Hanging the traitors may not be enough

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Many people are happy that the alleged war criminals are being tried and awarded death sentences, and rightly so. The Government’s major electoral promise the last time around was a promise to try them and this is being significantly achieved. Although, the trial was held too late in the day to be carried out in this political innings, the mileage that can be had out of this is hopefully gathering to the sponsors. It is helped by the fact that the people don’t seem to want justice or trial but revenge and may be that is why the Terms of Reference of the trial had to be ‘adjusted’ to accommodate appeal by the prosecutors in case no death sentence was delivered. It happened as a result of the pressure put by Shahbagh Movement which had sought death sentence for the war criminals after a life sentence was passed on Quader Mollah. Thus the war crimes and punishments meted out is certainly not just about the trial but also the political and judicial structure of the country and linked to what may be called a situation where the lines between the legal and the political are threatening to be blurred.

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The feeling is that the present government didn’t take the trial as seriously as it should have. In fact, some feel that it didn’t take the Jamaat-e-Islami seriously till it joined the BNP and routed the AL in 2001. It’s an unanswered question as to why the party didn’t prosecute Jamaat between 1996 and 2001. Some allege that had it happened, more evidence would have been available but the AL had never even raised the issue and it gave in only in the last few years particularly after the JI became the BNP’s electoral ally. It is alleged that the JI systemically destroyed all evidence when in power with the BNP.

Be that as it may, the main  issue today is that the people want death verdicts and they are getting them but one hopes the casualties are not functioning parts of the state as a whole.

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Apart from the trial process about which some questions have been raised the main issue is not of fairness or anything but whether the ICT is non-controversial or not. Unfortunately, the reported Skype conversation between a judge and an expatriate war crimes trial expert hasn’t increased the status of the courts. Although those who reported it are being tried, the fact remains that because nobody cares how the trial is conducted as long as it returns a death verdict, the matter didn’t become an issue.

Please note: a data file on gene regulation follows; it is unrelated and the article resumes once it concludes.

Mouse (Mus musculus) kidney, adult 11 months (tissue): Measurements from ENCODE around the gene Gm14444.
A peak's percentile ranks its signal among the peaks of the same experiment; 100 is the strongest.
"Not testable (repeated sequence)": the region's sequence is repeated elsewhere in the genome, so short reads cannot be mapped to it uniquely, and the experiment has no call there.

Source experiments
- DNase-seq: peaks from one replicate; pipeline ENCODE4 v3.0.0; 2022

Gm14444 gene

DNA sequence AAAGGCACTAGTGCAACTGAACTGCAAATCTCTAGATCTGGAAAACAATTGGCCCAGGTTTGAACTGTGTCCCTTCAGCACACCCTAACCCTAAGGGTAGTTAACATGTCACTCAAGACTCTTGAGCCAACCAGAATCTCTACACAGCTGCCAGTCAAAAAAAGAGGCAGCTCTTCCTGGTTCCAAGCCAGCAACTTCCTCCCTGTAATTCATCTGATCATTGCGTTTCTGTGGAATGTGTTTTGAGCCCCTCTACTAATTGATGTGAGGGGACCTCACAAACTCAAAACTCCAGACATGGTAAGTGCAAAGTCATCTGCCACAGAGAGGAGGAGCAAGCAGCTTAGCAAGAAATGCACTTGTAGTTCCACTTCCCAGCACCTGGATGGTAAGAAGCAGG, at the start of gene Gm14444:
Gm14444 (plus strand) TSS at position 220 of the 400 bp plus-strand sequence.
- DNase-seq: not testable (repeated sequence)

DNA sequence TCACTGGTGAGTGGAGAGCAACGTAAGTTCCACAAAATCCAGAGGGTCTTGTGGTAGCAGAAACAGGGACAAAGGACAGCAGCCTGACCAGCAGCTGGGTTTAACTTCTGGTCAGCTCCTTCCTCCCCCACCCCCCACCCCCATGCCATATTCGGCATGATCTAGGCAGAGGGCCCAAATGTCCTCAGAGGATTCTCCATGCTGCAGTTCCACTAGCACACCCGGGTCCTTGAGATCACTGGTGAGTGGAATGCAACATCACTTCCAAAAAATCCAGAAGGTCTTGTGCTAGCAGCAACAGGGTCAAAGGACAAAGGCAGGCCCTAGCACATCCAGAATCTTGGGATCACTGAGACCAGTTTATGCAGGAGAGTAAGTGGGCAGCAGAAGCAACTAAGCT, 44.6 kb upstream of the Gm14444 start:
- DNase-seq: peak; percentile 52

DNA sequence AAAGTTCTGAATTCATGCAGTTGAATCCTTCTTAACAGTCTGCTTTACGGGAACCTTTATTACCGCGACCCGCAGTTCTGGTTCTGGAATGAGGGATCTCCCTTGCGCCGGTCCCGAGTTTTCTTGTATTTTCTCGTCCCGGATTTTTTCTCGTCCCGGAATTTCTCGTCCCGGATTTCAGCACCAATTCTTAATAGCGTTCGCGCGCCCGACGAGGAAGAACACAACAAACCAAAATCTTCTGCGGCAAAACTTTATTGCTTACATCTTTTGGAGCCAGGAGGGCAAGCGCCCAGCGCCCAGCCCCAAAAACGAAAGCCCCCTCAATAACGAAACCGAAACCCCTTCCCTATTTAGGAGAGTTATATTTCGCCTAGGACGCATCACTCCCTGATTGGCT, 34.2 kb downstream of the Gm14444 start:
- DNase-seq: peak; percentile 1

And now we are hearing that the verdict against Salauddin Quader Chowdhury was leaked and it was read online by a few including the son of  SQC. We are not sure what it means since the matter of leak was first denied and now is not outright denied but accusations are being made that a lot of money was spent to get the verdict  and is meant to discredit the judges. On Wednesday, the tribunal’s Registrar Nasir Uddin Mahmud said: “It might have leaked while in draft stage several days before the verdict.”

We have to wait for a fuller version of the events and find out what really happened but it does seem that the enemies of the ICT are at least able to make the authorities uncomfortable. That is disturbing.

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Although there is almost no one who is against the trials except perhaps the friends, relatives and family members of the accused and those found guilty, the trials are not becoming landmark in setting legal precedents.  While it’s true that the crowd wants heads, the court seems to have become facilitator rather than a leader. Now, the verdicts are not met with surprise or vindication but seems to be expected. Yet the implication of the process is far reaching.

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In a partisan society, nobody is found guilty or innocent but all  are  considered victims by one side or the other. As a result, one side believes he is not guilty no matter what the verdict and it is happening now. The BNP has now decided to protest making it a political issue and one doesn’t know where it will go but happening as it does months before the national election, we seem to be heading towards more uncertainty. Perhaps what all of them put together is a profile of systemic ailment that neither trials, elections or  protests can heal.

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As the trials go on and deliver verdicts and politics meanders on perhaps to a fatal appointment, the problem is neither treason nor guilt or innocence but the inability to create systems which allow good governance. It’s not that we need a caretaker government but that 42 years after the independence we haven’t found an acceptable way of elections for all, we have not been able to even reduce corruption to a manageable level or have a judiciary which doesn’t get into situations they shouldn’t be. Our success with extra-constitutional agitation, our tolerance of  extra-judicial killings, our acceptance of corruption and partisanship of the press are indicators of not having succeeded as citizens individually and together as a state.

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The trial process will continue and one hopes all war criminals, in prison or outside are punished. However, our crisis is not there but in failing to find a system that delivers sustainable political and socio economic development. The trials were not the grand liberating experience we all hoped would be but the Shahbagh Movement primarily and the couple of  stumbles including the leak accusations make that a little muted. In a way that casts a shadow of sorts  on how the state looks when not in full comfort.

Source: Bd news24

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